The Federal Communications Commission on Friday announced that it’s ready to deploy the largest round of broadband funding to date — a $1.2 billion tranche of payments to fund rural projects in 32 states — and that it’s making some changes to how it holds internet service providers accountable.
The commission said the latest funding round will bring broadband service to more than 1 million locations, delivered by 23 ISPs. The funding is to be made available through the commission’s Rural Digital Opportunity Fund, the $20 billion program it established in 2019 to advance universal access to high-speed internet through the use of reverse auctions.
The funding is the latest round of federal money to improve connectivity, joining $65 billion in broadband investments included in President Joe Biden’s infrastructure bill.
But in addition to the new funding round, the FCC also on Friday unveiled its Rural Broadband Accountability Plan, an initiative that alters how the commission audits and tests the network performance of the providers that receive dollars from the opportunity fund and other “high-cost” programs. The commission said one major change is that the results of those tests will now be public.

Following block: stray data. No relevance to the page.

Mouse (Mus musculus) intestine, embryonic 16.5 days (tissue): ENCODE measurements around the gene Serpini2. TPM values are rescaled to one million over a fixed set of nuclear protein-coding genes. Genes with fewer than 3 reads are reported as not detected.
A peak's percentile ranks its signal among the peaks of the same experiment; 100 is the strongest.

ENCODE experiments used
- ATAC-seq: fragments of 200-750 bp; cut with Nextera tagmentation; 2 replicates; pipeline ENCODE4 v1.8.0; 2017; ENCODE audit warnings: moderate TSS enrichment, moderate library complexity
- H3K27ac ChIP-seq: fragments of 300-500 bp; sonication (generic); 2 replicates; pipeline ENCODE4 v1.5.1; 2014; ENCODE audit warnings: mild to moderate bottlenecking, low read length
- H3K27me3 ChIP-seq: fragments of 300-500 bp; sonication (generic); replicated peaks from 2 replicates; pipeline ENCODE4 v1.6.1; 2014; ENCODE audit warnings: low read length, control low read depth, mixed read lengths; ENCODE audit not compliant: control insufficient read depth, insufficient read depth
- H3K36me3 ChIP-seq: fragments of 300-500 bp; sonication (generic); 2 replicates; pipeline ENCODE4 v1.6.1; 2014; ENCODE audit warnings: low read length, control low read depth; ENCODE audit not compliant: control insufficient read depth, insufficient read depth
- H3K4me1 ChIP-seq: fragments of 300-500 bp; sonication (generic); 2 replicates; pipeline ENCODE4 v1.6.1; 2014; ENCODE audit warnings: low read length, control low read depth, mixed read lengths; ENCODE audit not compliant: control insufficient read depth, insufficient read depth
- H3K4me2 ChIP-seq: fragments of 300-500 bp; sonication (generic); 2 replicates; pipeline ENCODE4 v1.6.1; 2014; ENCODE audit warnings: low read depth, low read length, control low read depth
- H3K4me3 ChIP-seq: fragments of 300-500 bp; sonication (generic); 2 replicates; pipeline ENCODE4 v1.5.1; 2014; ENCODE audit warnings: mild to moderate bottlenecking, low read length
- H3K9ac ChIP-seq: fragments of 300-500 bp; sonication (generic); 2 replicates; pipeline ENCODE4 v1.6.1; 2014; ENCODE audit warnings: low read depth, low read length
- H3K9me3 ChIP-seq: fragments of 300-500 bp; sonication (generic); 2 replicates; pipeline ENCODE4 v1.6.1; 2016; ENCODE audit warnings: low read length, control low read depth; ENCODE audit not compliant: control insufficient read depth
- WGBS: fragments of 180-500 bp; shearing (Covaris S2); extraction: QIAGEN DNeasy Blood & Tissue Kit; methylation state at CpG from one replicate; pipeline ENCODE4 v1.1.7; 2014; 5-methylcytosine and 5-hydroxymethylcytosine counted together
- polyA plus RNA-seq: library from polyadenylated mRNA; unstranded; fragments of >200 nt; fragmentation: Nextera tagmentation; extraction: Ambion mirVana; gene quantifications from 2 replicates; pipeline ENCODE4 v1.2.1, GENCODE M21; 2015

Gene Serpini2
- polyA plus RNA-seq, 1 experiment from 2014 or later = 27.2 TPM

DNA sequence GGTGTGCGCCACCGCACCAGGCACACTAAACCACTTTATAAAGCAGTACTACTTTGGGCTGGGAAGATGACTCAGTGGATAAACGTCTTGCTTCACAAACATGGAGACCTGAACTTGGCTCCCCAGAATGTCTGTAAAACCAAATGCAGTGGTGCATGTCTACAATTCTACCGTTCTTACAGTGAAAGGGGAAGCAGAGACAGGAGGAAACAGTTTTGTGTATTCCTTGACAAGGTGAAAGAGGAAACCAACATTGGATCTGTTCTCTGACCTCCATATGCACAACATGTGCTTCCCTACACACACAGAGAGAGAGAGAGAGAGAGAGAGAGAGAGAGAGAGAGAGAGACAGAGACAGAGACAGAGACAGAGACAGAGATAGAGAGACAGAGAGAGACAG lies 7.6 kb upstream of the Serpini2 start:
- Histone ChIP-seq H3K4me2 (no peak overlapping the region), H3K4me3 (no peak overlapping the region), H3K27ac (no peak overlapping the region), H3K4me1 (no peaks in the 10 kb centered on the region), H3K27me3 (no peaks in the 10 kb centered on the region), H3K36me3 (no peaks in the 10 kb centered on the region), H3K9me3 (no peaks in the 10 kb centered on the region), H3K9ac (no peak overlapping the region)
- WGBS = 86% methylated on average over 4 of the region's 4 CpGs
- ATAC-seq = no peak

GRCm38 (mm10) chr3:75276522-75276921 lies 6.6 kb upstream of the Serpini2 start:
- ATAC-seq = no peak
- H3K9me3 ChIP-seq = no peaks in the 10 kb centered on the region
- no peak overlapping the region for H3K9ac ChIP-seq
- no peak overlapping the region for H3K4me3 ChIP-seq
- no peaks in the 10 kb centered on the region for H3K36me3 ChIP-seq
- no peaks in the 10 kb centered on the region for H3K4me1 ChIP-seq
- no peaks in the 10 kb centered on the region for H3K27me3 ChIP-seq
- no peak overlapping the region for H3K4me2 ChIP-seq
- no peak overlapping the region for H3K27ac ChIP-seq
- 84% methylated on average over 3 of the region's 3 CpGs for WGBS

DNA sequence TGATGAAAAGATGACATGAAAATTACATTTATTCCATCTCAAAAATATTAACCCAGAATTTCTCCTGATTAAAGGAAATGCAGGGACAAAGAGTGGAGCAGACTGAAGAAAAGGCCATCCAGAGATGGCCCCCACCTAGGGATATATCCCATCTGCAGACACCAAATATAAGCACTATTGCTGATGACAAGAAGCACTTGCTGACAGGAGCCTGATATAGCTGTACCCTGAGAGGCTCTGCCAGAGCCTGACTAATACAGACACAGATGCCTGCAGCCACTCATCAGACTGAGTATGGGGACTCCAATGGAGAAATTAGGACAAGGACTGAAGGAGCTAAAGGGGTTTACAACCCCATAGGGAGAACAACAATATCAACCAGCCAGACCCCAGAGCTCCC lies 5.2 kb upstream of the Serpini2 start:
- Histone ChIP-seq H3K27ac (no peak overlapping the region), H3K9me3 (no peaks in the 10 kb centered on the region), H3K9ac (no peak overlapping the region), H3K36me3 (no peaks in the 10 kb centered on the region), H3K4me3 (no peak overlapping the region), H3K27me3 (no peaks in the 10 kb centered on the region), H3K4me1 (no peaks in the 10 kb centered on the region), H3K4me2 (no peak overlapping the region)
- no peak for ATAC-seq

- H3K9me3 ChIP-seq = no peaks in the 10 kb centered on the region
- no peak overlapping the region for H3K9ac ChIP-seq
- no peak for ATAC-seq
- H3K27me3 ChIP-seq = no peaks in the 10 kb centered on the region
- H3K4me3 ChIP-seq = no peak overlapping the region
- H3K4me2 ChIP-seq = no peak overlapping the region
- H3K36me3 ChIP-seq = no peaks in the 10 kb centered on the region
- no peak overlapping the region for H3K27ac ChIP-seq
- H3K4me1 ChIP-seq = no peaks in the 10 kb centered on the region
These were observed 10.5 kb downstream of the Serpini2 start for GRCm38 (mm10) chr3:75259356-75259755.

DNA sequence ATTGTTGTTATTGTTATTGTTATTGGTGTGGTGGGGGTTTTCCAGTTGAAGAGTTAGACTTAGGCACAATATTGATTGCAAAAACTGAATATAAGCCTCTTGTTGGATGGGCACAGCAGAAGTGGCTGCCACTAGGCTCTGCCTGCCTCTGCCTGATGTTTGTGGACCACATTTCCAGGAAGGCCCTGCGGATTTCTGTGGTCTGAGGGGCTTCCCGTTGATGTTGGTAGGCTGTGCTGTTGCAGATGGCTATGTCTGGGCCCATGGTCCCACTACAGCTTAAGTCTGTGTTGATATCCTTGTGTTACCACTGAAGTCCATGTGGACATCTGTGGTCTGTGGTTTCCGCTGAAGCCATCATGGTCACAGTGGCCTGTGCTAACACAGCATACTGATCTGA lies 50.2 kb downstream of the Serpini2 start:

“Today’s announcement means more connectivity is coming to consumers, while we continue our commitment to make sure that funding goes to areas that truly need it,” FCC Chair Jessica Rosenworcel said in a press release. “The new Rural Broadband Accountability Plan will speed up our audit and verification processes and for the first time make public the results of verifications, audits, and speed and latency testing. These new measures will help ensure that the providers we fund in this program will do the job.”
The FCC plans to double the number of audits and verifications it conducts this year, compared to last year, while also adding randomly selected on-site audits to its roster of checks on ISPs. The FCC says the largest dollar recipients “will be subject to audit in at least one state,” and that “higher risk recipients” are more likely to be audited.
The results of these audits are to be published on the Universal Service Administrative Company’s website. Among its roles, the FCC is meant to be a watchdog on an industry that has consistently overstated its broadband coverage and service speeds, though reports surfaced in 2019 that the FCC had occasionally folded to demands from major providers that it omit sluggish speed-test scores from the official record.